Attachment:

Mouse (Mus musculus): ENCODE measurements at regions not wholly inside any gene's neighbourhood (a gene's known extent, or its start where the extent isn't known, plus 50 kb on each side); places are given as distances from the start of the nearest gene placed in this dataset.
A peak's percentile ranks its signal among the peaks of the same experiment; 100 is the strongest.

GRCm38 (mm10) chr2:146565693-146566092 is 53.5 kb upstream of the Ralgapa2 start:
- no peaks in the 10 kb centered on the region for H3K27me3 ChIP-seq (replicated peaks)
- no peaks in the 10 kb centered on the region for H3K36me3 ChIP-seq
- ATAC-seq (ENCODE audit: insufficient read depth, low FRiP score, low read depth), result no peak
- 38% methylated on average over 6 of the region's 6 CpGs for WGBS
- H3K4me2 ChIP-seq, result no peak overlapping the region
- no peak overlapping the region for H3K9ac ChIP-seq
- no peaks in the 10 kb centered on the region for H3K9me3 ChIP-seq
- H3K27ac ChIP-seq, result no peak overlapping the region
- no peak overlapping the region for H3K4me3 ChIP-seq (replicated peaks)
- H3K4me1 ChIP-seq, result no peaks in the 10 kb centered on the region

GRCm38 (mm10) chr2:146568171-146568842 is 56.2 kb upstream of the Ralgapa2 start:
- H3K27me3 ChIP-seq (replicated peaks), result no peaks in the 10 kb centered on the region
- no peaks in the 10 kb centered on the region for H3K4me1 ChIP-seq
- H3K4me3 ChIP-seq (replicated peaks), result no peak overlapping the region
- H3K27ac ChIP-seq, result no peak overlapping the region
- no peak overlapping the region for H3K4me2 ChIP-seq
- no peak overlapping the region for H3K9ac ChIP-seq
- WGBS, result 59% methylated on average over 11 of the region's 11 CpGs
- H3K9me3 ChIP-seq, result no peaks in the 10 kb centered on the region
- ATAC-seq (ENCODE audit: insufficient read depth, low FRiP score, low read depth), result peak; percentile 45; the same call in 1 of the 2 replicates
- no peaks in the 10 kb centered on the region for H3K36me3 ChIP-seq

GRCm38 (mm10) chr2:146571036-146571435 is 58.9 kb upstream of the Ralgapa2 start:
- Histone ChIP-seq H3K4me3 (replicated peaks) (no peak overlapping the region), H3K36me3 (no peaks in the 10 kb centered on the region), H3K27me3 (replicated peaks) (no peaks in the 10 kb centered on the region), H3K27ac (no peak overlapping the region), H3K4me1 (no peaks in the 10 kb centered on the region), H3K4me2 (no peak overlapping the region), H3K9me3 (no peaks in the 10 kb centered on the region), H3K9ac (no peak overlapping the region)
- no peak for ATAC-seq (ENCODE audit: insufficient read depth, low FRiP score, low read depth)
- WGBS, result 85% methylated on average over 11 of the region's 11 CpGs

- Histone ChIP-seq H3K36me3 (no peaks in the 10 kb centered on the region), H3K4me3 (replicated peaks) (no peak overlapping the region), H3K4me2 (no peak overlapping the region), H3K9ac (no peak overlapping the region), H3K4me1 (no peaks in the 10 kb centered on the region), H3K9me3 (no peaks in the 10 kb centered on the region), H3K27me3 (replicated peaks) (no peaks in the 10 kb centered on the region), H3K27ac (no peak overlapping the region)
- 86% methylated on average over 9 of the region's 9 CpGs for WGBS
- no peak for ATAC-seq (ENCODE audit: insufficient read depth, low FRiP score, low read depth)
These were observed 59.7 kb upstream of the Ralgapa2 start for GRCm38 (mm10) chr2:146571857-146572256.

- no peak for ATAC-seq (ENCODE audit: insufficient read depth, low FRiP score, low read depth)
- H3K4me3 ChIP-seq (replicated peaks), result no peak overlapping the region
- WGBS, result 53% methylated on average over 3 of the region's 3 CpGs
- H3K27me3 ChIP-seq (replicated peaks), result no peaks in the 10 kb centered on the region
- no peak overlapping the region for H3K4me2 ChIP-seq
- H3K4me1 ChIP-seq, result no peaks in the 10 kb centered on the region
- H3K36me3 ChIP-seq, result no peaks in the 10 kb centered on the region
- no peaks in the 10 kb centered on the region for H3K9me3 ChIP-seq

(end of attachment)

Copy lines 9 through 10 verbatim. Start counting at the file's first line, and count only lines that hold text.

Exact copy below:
- no peak overlapping the region for H3K9ac ChIP-seq
- no peaks in the 10 kb centered on the region for H3K9me3 ChIP-seq